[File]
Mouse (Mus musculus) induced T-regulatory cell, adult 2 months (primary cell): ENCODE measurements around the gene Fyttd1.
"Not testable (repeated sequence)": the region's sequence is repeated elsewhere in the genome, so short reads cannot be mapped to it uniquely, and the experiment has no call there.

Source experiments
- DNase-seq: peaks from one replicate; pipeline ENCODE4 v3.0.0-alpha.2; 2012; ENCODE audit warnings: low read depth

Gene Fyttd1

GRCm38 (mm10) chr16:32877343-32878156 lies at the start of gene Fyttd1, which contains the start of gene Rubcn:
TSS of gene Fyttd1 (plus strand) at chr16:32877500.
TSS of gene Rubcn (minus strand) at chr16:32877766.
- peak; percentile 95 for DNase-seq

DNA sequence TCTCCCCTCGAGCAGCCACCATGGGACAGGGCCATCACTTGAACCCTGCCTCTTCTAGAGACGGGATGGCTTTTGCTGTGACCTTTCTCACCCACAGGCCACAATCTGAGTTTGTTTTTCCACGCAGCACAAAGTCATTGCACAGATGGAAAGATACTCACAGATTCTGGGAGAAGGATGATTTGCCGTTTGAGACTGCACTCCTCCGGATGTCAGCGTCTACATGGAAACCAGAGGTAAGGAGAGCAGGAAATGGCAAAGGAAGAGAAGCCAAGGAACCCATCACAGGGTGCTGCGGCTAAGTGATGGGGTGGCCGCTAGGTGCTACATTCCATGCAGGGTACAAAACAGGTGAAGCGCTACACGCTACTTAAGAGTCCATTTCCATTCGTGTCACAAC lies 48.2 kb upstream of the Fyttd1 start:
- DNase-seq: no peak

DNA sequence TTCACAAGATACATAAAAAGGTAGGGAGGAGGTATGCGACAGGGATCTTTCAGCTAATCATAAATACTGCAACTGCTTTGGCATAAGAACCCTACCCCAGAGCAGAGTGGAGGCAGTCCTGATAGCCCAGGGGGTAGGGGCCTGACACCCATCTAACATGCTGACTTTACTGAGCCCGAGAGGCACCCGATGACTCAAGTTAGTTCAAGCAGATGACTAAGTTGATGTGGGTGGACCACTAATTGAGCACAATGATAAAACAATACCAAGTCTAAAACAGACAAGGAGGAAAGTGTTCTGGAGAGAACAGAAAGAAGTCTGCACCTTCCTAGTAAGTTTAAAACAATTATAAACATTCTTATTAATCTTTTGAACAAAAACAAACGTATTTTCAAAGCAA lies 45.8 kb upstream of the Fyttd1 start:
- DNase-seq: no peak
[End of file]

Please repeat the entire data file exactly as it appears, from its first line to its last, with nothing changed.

Mouse (Mus musculus) induced T-regulatory cell, adult 2 months (primary cell): ENCODE measurements around the gene Fyttd1.
"Not testable (repeated sequence)": the region's sequence is repeated elsewhere in the genome, so short reads cannot be mapped to it uniquely, and the experiment has no call there.

Source experiments
- DNase-seq: peaks from one replicate; pipeline ENCODE4 v3.0.0-alpha.2; 2012; ENCODE audit warnings: low read depth

Gene Fyttd1

GRCm38 (mm10) chr16:32877343-32878156 lies at the start of gene Fyttd1, which contains the start of gene Rubcn:
TSS of gene Fyttd1 (plus strand) at chr16:32877500.
TSS of gene Rubcn (minus strand) at chr16:32877766.
- peak; percentile 95 for DNase-seq

DNA sequence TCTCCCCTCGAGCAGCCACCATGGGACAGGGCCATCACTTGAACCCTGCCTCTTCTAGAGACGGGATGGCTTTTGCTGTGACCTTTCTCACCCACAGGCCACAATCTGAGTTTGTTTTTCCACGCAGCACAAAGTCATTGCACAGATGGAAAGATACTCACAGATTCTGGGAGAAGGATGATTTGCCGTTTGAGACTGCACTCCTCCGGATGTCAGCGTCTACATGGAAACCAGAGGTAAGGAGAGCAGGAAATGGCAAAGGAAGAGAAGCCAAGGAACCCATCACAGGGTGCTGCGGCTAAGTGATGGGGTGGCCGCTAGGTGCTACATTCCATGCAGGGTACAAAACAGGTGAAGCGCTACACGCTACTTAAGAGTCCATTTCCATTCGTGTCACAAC lies 48.2 kb upstream of the Fyttd1 start:
- DNase-seq: no peak

DNA sequence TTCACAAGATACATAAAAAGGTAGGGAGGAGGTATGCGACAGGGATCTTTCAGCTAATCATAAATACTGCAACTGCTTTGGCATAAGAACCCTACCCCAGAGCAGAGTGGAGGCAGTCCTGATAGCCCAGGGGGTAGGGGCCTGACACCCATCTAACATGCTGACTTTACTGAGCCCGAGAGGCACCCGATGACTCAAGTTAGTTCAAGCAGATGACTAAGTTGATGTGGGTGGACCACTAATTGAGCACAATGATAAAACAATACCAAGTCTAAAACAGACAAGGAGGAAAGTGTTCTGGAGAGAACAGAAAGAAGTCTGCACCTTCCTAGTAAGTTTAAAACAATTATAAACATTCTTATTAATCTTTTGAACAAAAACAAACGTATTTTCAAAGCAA lies 45.8 kb upstream of the Fyttd1 start:
- DNase-seq: no peak